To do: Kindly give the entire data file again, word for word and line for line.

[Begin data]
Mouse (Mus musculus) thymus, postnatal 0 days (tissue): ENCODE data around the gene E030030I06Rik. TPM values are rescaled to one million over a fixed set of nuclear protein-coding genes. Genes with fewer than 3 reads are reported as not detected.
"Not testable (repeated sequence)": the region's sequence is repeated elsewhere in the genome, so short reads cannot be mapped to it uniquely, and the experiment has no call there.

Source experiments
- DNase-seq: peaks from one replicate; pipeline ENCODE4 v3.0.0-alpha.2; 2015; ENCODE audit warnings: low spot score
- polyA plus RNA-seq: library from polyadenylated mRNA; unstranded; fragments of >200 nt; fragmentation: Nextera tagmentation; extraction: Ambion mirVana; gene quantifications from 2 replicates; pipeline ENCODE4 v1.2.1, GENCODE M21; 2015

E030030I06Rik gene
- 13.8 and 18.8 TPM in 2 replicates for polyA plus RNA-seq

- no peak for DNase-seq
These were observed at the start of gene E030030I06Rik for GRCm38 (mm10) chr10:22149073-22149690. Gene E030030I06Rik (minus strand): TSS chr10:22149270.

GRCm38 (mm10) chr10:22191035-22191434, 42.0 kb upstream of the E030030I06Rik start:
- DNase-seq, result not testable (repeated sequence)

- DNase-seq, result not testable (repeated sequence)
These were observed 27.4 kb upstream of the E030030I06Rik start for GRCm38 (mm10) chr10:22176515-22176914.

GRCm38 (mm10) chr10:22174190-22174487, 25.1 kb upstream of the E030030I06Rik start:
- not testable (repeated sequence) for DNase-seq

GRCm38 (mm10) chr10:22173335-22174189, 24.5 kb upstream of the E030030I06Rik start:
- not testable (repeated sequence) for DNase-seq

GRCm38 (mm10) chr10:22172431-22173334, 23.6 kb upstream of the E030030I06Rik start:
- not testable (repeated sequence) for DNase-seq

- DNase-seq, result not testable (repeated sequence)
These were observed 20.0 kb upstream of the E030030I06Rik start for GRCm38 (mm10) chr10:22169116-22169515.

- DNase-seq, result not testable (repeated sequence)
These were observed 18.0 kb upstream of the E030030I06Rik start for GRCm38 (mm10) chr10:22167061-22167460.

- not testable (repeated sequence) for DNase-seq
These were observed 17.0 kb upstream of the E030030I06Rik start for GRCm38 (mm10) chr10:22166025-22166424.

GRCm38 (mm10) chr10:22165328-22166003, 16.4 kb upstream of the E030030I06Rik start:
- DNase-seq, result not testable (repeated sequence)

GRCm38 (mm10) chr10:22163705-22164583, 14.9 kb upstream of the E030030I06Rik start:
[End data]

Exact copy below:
Mouse (Mus musculus) thymus, postnatal 0 days (tissue): ENCODE data around the gene E030030I06Rik. TPM values are rescaled to one million over a fixed set of nuclear protein-coding genes. Genes with fewer than 3 reads are reported as not detected.
"Not testable (repeated sequence)": the region's sequence is repeated elsewhere in the genome, so short reads cannot be mapped to it uniquely, and the experiment has no call there.

Source experiments
- DNase-seq: peaks from one replicate; pipeline ENCODE4 v3.0.0-alpha.2; 2015; ENCODE audit warnings: low spot score
- polyA plus RNA-seq: library from polyadenylated mRNA; unstranded; fragments of >200 nt; fragmentation: Nextera tagmentation; extraction: Ambion mirVana; gene quantifications from 2 replicates; pipeline ENCODE4 v1.2.1, GENCODE M21; 2015

E030030I06Rik gene
- 13.8 and 18.8 TPM in 2 replicates for polyA plus RNA-seq

- no peak for DNase-seq
These were observed at the start of gene E030030I06Rik for GRCm38 (mm10) chr10:22149073-22149690. Gene E030030I06Rik (minus strand): TSS chr10:22149270.

GRCm38 (mm10) chr10:22191035-22191434, 42.0 kb upstream of the E030030I06Rik start:
- DNase-seq, result not testable (repeated sequence)

- DNase-seq, result not testable (repeated sequence)
These were observed 27.4 kb upstream of the E030030I06Rik start for GRCm38 (mm10) chr10:22176515-22176914.

GRCm38 (mm10) chr10:22174190-22174487, 25.1 kb upstream of the E030030I06Rik start:
- not testable (repeated sequence) for DNase-seq

GRCm38 (mm10) chr10:22173335-22174189, 24.5 kb upstream of the E030030I06Rik start:
- not testable (repeated sequence) for DNase-seq

GRCm38 (mm10) chr10:22172431-22173334, 23.6 kb upstream of the E030030I06Rik start:
- not testable (repeated sequence) for DNase-seq

- DNase-seq, result not testable (repeated sequence)
These were observed 20.0 kb upstream of the E030030I06Rik start for GRCm38 (mm10) chr10:22169116-22169515.

- DNase-seq, result not testable (repeated sequence)
These were observed 18.0 kb upstream of the E030030I06Rik start for GRCm38 (mm10) chr10:22167061-22167460.

- not testable (repeated sequence) for DNase-seq
These were observed 17.0 kb upstream of the E030030I06Rik start for GRCm38 (mm10) chr10:22166025-22166424.

GRCm38 (mm10) chr10:22165328-22166003, 16.4 kb upstream of the E030030I06Rik start:
- DNase-seq, result not testable (repeated sequence)

GRCm38 (mm10) chr10:22163705-22164583, 14.9 kb upstream of the E030030I06Rik start: